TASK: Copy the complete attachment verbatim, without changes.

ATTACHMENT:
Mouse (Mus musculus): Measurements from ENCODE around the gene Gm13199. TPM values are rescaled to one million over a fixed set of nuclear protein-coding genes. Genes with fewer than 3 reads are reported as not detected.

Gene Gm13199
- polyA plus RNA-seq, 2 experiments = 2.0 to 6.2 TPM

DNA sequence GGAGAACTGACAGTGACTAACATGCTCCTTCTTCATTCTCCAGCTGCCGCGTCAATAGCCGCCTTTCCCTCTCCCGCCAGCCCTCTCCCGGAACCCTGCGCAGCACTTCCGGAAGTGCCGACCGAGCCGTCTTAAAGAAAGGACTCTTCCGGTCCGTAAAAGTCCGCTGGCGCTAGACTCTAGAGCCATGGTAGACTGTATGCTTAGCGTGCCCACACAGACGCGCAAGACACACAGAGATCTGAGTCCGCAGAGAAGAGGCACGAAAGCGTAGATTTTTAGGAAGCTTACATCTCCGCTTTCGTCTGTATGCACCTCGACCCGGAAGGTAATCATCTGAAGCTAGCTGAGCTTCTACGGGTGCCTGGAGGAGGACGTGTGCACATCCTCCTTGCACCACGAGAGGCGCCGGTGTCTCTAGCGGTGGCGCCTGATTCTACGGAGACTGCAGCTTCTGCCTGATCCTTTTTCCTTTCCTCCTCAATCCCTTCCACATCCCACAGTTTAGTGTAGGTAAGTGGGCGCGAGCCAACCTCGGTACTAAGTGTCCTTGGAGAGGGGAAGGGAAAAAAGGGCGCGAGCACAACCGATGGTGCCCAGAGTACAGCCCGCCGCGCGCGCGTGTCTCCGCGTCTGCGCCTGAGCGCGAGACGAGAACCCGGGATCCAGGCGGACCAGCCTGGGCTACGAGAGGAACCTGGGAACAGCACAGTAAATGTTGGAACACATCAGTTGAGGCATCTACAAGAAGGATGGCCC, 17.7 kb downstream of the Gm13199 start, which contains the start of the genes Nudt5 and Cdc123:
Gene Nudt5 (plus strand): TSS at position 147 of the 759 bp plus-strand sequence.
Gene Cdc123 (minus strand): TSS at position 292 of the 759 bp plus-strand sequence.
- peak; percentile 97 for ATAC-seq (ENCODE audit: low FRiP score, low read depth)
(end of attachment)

Mouse (Mus musculus): Measurements from ENCODE around the gene Gm13199. TPM values are rescaled to one million over a fixed set of nuclear protein-coding genes. Genes with fewer than 3 reads are reported as not detected.

Gene Gm13199
- polyA plus RNA-seq, 2 experiments = 2.0 to 6.2 TPM

DNA sequence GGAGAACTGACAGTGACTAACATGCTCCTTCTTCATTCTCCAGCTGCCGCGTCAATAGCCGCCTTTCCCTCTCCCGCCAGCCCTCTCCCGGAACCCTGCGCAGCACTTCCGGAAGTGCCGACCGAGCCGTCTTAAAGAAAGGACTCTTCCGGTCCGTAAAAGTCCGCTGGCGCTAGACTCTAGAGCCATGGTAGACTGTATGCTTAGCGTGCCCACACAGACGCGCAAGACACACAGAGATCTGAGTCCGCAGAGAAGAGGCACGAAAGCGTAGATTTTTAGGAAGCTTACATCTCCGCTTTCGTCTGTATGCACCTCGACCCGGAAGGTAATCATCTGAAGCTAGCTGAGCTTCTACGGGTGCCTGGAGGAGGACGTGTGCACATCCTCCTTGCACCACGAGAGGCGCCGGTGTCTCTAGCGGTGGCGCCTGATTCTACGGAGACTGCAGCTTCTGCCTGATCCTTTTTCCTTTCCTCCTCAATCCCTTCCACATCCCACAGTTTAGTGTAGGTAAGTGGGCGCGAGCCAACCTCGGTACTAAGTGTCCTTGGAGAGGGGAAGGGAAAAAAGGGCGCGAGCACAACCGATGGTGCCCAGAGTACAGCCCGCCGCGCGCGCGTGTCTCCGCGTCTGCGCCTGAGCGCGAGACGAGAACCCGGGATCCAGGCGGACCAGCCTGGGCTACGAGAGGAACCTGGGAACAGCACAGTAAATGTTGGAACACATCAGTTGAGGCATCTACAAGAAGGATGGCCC, 17.7 kb downstream of the Gm13199 start, which contains the start of the genes Nudt5 and Cdc123:
Gene Nudt5 (plus strand): TSS at position 147 of the 759 bp plus-strand sequence.
Gene Cdc123 (minus strand): TSS at position 292 of the 759 bp plus-strand sequence.
- peak; percentile 97 for ATAC-seq (ENCODE audit: low FRiP score, low read depth)